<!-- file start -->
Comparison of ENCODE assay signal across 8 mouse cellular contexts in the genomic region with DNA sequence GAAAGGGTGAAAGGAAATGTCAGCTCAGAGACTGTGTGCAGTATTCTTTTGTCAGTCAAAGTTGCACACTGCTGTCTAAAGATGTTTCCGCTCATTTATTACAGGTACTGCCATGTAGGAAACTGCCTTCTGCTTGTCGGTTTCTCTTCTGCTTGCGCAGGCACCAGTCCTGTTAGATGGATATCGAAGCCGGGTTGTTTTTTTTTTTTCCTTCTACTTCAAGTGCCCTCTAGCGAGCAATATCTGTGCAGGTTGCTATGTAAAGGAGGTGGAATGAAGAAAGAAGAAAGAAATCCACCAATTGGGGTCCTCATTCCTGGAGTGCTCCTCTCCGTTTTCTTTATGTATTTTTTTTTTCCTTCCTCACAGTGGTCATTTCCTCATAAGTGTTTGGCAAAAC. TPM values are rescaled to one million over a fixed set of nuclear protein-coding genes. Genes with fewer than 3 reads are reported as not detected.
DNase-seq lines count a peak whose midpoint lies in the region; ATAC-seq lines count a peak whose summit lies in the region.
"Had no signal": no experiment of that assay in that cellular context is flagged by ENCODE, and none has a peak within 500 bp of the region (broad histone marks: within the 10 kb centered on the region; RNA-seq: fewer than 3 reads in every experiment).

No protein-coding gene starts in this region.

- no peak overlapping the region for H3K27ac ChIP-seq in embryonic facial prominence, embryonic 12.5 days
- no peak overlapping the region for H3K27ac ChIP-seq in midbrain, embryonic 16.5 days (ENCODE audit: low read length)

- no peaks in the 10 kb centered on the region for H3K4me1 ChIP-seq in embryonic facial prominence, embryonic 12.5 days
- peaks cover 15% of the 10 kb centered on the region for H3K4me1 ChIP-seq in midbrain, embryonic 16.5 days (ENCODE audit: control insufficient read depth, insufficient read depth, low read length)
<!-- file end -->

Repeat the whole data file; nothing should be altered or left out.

Comparison of ENCODE assay signal across 8 mouse cellular contexts in the genomic region with DNA sequence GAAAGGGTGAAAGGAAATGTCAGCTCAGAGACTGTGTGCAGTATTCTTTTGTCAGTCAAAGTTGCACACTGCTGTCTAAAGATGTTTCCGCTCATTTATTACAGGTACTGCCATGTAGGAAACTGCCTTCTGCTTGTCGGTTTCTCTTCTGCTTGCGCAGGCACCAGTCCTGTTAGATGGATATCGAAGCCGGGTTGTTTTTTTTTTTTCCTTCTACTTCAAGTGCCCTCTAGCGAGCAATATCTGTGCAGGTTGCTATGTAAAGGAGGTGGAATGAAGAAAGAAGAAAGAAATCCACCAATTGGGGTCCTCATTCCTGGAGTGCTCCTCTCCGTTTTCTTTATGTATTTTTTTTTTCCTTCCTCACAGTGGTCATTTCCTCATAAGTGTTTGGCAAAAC. TPM values are rescaled to one million over a fixed set of nuclear protein-coding genes. Genes with fewer than 3 reads are reported as not detected.
DNase-seq lines count a peak whose midpoint lies in the region; ATAC-seq lines count a peak whose summit lies in the region.
"Had no signal": no experiment of that assay in that cellular context is flagged by ENCODE, and none has a peak within 500 bp of the region (broad histone marks: within the 10 kb centered on the region; RNA-seq: fewer than 3 reads in every experiment).

No protein-coding gene starts in this region.

- no peak overlapping the region for H3K27ac ChIP-seq in embryonic facial prominence, embryonic 12.5 days
- no peak overlapping the region for H3K27ac ChIP-seq in midbrain, embryonic 16.5 days (ENCODE audit: low read length)

- no peaks in the 10 kb centered on the region for H3K4me1 ChIP-seq in embryonic facial prominence, embryonic 12.5 days
- peaks cover 15% of the 10 kb centered on the region for H3K4me1 ChIP-seq in midbrain, embryonic 16.5 days (ENCODE audit: control insufficient read depth, insufficient read depth, low read length)